2. Read your mortgage statements. Your servicer provides an annual statement, which should include important information, including contact information, payment schedule and information regarding mortgage insurance, if relevant.
  3. If you have a problem, then use your servicer’s on-line or customer phone assistance. Don’t hesitate to call if you have a problem setting up automatic payments, or any other regular payment problems.
  4. If you are having problems making payments, then immediately find out the appropriate department that deals with foreclosure avoidance. Since the National Mortgage Settlement, major banks are setting up a contact person, so that you do not go through a modification process with one department and a foreclosure process with another.
  5. If you are not getting good service, then contact both a customer service department within your servicer’s organization and file a mortgage complaint with the CFPB.

Mortgage Complaints: Learn About Your Options

The CFPB had created a special section in their Web site called Know before you owe that deals with the disclosure forms before taking a loan. The intention is to have a clearer form, to replace the truth in lending (TIL) form and the GFE (good faith estimate).

Taking a Loan: A mortgage loan is part of a complicated and large financial (and legal) transaction. Before you take a mortgage, learn about qualifying for a loan, mortgage rates and mortgage fees. Don’t hesitate to ask your loan officer or mortgage broker questions. It is important that you understand the benefits and risks of any type of loan that you take.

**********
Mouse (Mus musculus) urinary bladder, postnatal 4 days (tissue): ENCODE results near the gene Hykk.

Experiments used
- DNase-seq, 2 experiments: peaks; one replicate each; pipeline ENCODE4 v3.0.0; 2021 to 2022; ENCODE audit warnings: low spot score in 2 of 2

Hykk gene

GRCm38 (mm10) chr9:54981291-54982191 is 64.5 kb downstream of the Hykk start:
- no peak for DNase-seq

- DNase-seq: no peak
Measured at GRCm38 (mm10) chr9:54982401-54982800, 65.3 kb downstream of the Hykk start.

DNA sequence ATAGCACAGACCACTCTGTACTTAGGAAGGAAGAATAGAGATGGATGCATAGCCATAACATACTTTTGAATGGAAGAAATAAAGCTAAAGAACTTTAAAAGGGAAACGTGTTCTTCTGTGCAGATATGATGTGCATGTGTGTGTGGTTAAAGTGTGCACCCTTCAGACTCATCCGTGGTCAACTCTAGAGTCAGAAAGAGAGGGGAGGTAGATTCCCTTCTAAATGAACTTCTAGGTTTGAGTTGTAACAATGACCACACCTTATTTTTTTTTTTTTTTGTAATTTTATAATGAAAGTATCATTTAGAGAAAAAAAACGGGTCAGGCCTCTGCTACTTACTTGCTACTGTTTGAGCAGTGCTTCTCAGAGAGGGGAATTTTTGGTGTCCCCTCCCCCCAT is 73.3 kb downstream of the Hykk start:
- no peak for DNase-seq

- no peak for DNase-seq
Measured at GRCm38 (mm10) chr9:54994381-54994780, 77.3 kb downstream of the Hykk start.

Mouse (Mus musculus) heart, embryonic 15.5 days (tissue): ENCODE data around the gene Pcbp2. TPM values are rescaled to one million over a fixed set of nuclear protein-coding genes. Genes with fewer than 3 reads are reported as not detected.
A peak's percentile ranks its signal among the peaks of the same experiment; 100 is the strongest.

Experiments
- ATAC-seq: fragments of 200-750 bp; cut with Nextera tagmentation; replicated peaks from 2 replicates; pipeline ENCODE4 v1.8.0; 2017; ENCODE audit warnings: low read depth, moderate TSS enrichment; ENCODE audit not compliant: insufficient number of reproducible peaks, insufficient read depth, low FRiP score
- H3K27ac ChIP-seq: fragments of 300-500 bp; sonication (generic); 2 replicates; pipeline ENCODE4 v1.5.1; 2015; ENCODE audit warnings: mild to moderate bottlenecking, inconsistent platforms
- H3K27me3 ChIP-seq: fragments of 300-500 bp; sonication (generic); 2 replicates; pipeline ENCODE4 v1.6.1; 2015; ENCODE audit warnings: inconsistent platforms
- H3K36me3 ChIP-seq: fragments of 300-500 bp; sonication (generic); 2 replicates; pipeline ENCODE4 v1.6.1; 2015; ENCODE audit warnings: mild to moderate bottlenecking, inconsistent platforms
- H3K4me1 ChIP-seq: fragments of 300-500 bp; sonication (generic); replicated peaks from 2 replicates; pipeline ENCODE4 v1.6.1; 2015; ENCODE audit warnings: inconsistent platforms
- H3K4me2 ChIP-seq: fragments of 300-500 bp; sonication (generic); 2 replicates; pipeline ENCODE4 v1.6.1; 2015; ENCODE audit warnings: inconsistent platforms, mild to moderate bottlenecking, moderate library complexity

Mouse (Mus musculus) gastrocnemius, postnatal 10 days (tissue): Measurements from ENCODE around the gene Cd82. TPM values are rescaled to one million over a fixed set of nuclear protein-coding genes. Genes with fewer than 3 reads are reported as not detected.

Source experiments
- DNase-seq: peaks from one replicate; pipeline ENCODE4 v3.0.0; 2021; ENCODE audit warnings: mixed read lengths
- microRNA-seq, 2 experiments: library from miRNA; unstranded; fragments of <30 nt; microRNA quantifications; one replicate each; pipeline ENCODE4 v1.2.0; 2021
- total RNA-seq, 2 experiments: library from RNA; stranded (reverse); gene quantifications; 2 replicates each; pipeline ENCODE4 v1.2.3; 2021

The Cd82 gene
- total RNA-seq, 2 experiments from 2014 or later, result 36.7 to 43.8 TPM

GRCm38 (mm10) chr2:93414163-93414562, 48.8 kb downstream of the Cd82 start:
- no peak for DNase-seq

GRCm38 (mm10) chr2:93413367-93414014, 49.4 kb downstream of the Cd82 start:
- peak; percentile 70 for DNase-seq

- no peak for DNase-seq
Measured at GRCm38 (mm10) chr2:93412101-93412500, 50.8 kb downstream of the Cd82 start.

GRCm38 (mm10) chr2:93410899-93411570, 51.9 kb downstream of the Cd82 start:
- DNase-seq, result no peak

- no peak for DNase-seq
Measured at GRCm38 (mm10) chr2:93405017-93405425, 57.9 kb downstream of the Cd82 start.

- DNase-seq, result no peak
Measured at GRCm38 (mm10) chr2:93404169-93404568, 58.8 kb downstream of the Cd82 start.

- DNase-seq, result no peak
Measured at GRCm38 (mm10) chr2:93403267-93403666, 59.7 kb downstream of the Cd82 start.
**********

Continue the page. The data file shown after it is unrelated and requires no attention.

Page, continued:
Quick tip

if you are looking for a mortgage loan (purchase or refinance) then get a mortgage quote from a mortgage provider.

Paying your Loan: Most of the mortgage complaints that the CFPB received dealt with the servicing process, especially modifications and foreclosure avoidance processes. There are special programs for underwater borrower, including the MHA (Making Home Affordable), If you are having problems that make yourself aware of your different foreclosure alternatives including:

  • Refinance: If you are underwater or have bad credit, then look into the HARP loan, FHA streamline, and the VA refinance programs. The regular FHA refinance loan also has less stringent refinance requirements, although lenders may have stricter overlays.
  • Loan Modifications: Many servicers will initiate a loan modification program, if they feel that you are in a hardship and can meet the monthly payments. Check out information about the HAMP guidelines for a loan modification, as well as on-line information from your servicer.
  • Short sale or deed-in-lieu of foreclosure: If you are underwater and struggling to pay back your loan, then speak to your lender about a short sale. If you have mortgage insurance, then receive information from the MI (mortgage insurance) company. (You can find information on your annual statements and/or mortgage insurance companies Web sites). Many MI companies have departments that will help you find a solution to maintain your loan.